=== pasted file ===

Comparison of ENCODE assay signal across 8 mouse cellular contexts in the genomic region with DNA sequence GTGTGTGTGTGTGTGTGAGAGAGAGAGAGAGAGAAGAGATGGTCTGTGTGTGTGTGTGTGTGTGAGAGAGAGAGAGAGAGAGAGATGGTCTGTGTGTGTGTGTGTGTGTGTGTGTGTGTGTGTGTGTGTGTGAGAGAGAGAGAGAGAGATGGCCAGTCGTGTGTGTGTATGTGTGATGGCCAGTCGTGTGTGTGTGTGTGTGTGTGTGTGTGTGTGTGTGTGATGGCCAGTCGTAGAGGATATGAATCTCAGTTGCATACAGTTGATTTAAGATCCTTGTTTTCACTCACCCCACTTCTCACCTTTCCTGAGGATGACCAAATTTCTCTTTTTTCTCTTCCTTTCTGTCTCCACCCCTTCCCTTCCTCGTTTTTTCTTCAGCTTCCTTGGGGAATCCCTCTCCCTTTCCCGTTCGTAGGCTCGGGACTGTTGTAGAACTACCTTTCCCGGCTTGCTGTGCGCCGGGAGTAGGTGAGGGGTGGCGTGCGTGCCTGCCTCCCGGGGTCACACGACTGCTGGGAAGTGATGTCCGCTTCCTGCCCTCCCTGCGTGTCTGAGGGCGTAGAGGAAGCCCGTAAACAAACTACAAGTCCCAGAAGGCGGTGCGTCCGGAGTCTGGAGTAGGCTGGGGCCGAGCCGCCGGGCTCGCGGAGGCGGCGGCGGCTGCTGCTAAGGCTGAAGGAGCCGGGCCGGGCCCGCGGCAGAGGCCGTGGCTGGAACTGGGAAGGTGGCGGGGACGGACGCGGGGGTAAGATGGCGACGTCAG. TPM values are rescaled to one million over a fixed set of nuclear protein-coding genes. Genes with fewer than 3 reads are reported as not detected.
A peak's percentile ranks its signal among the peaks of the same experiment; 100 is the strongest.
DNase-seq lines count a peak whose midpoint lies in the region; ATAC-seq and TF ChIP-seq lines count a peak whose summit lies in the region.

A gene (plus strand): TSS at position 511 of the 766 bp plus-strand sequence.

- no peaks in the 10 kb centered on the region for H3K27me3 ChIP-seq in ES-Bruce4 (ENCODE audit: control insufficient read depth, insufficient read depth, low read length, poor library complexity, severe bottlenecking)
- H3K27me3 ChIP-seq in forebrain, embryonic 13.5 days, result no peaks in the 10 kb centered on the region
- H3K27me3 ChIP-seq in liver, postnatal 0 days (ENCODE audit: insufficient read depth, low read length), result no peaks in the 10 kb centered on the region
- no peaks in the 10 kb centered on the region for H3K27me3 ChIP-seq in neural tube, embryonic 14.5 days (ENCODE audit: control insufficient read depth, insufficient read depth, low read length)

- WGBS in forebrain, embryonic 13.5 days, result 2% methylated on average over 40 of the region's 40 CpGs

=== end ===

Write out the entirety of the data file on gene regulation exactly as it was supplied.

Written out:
Comparison of ENCODE assay signal across 8 mouse cellular contexts in the genomic region with DNA sequence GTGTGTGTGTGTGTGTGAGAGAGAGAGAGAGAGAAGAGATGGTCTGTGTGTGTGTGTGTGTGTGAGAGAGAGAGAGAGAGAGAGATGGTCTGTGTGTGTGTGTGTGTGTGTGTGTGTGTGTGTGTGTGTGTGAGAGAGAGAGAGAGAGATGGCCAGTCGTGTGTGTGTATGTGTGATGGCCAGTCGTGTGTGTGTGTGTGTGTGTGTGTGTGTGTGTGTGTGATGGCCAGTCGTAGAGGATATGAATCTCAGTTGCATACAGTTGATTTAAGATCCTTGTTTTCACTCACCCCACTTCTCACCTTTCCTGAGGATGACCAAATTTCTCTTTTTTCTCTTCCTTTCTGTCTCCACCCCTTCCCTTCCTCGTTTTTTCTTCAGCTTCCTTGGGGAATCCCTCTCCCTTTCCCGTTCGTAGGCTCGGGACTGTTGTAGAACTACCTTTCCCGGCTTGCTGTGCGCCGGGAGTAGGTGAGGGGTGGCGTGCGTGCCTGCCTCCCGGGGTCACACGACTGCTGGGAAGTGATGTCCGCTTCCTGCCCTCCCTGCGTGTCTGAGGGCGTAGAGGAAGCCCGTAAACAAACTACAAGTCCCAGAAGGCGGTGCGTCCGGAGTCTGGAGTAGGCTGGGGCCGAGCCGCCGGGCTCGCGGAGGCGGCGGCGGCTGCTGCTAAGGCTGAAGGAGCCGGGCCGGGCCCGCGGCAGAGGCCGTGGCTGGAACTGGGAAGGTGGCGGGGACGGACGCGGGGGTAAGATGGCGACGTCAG. TPM values are rescaled to one million over a fixed set of nuclear protein-coding genes. Genes with fewer than 3 reads are reported as not detected.
A peak's percentile ranks its signal among the peaks of the same experiment; 100 is the strongest.
DNase-seq lines count a peak whose midpoint lies in the region; ATAC-seq and TF ChIP-seq lines count a peak whose summit lies in the region.

A gene (plus strand): TSS at position 511 of the 766 bp plus-strand sequence.

- no peaks in the 10 kb centered on the region for H3K27me3 ChIP-seq in ES-Bruce4 (ENCODE audit: control insufficient read depth, insufficient read depth, low read length, poor library complexity, severe bottlenecking)
- H3K27me3 ChIP-seq in forebrain, embryonic 13.5 days, result no peaks in the 10 kb centered on the region
- H3K27me3 ChIP-seq in liver, postnatal 0 days (ENCODE audit: insufficient read depth, low read length), result no peaks in the 10 kb centered on the region
- no peaks in the 10 kb centered on the region for H3K27me3 ChIP-seq in neural tube, embryonic 14.5 days (ENCODE audit: control insufficient read depth, insufficient read depth, low read length)

- WGBS in forebrain, embryonic 13.5 days, result 2% methylated on average over 40 of the region's 40 CpGs